Brazil Authorities Warn of More Floods, Landslides as New Rains Hit South

Aerial view after flooding caused by heavy rains in Mucum, Rio Grande do Sul state, Brazil, taken on May 10, 2024.Photo by Gustavo Ghisleni / AFP

Porto Alegre, Brazil -- New rains in waterlogged southern Brazil are expected to be heaviest between Sunday and Monday, authorities have warned, bringing fresh misery to victims of flooding that has killed 136 people so far.



State authorities warned late Saturday of the risk of further rising waters and landslides.



"We are still experiencing an emergency situation," Rio Grande do Sul Governor Eduardo Leite said in a video on Instagram.



Heavy rains last week caused rivers in the agricultural state to overflow, leaving 806 injured and 125 missing in addition to those killed, the civil defense agency said.



"Many people see the rain and are traumatized. We've seen how scared people are," said Enio Posti, a firefighter in Porto Alegre, capital of stricken Rio Grande do Sul state.



Of the more than two million people affected by the flooding, more than 537,000 have been forced from their homes with 81,000 in shelters.



More than 92,000 homes were damaged or destroyed by the floods, according to the National Confederation of Municipalities.



UN experts and the Brazilian government blame climate change and the El Nino weather phenomenon for the inundation.



US President Joe Biden said in a statement that he was "saddened by the loss of life and devastation caused by the flooding", adding that Washington was "working to provide necessary assistance" in coordination with Brazilian authorities.



Residents were told to stay away from flooded areas, with dangers including electrocution by downed power lines.



"I was soaked. They helped me and gave me clothes," 36-year-old Everton Machado told AFP after being rescued by boat while searching for his parents.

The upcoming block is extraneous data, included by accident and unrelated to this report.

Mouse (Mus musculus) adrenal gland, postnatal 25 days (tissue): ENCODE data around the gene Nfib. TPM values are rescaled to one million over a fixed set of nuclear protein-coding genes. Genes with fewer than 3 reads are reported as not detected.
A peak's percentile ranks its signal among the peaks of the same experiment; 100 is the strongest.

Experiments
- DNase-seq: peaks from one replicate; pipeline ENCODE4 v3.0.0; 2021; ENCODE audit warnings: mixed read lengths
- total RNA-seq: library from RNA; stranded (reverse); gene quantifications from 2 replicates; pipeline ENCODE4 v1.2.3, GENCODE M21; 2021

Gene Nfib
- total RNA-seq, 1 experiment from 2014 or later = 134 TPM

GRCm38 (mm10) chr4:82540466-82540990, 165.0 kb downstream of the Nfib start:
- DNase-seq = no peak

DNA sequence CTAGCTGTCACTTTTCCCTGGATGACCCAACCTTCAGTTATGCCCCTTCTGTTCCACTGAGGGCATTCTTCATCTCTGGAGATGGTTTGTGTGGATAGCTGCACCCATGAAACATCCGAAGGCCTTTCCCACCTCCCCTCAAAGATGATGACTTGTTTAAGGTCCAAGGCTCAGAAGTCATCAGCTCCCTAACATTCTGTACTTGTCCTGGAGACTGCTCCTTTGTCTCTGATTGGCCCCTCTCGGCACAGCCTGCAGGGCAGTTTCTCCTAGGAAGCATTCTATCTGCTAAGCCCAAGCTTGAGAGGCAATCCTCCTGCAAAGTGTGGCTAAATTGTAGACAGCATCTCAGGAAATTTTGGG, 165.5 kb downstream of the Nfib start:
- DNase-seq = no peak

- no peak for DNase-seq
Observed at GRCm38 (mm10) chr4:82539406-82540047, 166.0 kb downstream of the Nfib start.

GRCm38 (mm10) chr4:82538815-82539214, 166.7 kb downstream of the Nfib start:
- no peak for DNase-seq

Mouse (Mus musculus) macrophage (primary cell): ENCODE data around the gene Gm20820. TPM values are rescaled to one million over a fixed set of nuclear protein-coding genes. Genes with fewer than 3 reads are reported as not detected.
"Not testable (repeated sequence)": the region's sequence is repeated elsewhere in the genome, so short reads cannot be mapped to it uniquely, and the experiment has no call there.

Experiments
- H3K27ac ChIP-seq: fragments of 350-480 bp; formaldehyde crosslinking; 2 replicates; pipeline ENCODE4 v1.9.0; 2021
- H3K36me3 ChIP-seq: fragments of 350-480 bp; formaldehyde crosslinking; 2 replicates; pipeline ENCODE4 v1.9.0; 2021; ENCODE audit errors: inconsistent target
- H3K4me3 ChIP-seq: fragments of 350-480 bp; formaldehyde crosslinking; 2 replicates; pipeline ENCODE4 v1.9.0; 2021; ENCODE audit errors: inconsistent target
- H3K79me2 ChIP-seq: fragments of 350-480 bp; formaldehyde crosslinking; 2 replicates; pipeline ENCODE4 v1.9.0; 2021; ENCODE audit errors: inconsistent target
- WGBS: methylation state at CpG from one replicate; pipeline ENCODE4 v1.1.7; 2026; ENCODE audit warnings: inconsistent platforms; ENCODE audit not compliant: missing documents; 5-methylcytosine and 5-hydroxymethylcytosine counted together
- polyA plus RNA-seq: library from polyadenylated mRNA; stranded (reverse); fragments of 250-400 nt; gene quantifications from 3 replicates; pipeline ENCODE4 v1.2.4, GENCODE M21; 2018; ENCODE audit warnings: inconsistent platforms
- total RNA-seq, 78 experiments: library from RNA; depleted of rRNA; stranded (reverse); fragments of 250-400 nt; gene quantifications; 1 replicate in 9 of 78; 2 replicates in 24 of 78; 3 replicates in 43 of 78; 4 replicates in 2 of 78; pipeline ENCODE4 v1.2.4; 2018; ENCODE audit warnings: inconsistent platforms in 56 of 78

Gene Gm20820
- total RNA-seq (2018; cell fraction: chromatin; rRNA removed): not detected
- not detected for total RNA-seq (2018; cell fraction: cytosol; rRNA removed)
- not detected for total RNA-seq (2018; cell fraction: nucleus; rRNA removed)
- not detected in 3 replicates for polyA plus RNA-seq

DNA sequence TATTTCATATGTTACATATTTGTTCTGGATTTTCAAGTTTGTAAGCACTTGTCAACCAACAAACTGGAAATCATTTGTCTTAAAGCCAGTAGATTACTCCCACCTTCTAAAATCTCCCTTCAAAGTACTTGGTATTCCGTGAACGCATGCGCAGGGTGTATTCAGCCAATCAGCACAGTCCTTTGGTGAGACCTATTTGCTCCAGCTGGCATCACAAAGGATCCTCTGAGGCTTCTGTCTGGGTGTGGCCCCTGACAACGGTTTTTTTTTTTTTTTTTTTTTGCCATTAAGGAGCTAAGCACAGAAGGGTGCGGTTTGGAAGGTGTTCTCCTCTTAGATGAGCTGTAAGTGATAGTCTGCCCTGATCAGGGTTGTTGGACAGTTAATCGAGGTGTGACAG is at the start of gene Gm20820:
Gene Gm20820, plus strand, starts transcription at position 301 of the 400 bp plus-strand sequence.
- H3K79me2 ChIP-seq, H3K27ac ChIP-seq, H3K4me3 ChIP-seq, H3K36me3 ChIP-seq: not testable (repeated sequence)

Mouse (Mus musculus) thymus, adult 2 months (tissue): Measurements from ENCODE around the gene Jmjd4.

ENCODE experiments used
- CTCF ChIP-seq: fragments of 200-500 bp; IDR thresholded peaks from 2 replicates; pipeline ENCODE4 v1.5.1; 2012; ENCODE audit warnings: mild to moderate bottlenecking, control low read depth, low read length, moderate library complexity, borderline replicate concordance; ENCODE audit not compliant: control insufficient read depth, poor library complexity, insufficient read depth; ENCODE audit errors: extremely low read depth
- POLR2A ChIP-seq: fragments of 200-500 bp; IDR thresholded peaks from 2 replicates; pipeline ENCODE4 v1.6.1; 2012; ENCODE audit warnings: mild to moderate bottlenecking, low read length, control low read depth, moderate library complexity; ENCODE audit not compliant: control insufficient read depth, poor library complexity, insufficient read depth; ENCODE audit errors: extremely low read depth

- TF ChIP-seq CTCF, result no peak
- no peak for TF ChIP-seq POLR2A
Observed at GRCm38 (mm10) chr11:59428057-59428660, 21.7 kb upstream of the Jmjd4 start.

- Aid distribution -



In the flooded streets of the Sao Joao neighborhood, volunteers and firefighters worked in heavy rain, bringing supplies to residents on jet skis and inflatable boats.



Volunteers were taking pets to shelters, with veterinarians treating those with medical needs.



Military and other security forces were also part of relief efforts. Almost two tons of food and supplies have been distributed by the federal government, in what President Luiz Inacio Lula da Silva called "the largest movement of donations ever recorded in the history" of Brazil.



The federal government this week promised some $10 billion for reconstruction in Rio Grande do Sul, which is experiencing its worst ever climate disaster.



Water levels in the state's Guaiba River, which runs through Porto Alegre, home to 1.4 million people, reached historic levels this week.



On Saturday afternoon, they dropped to 4.57 meters (15 feet), the lowest level since May 3.



Despite the new rain, residents of Porto Alegre were trying to regain some normalcy, with some shops and restaurants opening.



But with water supplies still disrupted, tanker trucks delivering clean water were a common sight all over town.



Elsewhere, vacuum trucks were pumping muddy floodwater from the streets and buildings.



Brazil has been hit in recent months by historic floods, record-breaking forest fires, unprecedented heat waves and drought.



 



© Agence France-Presse


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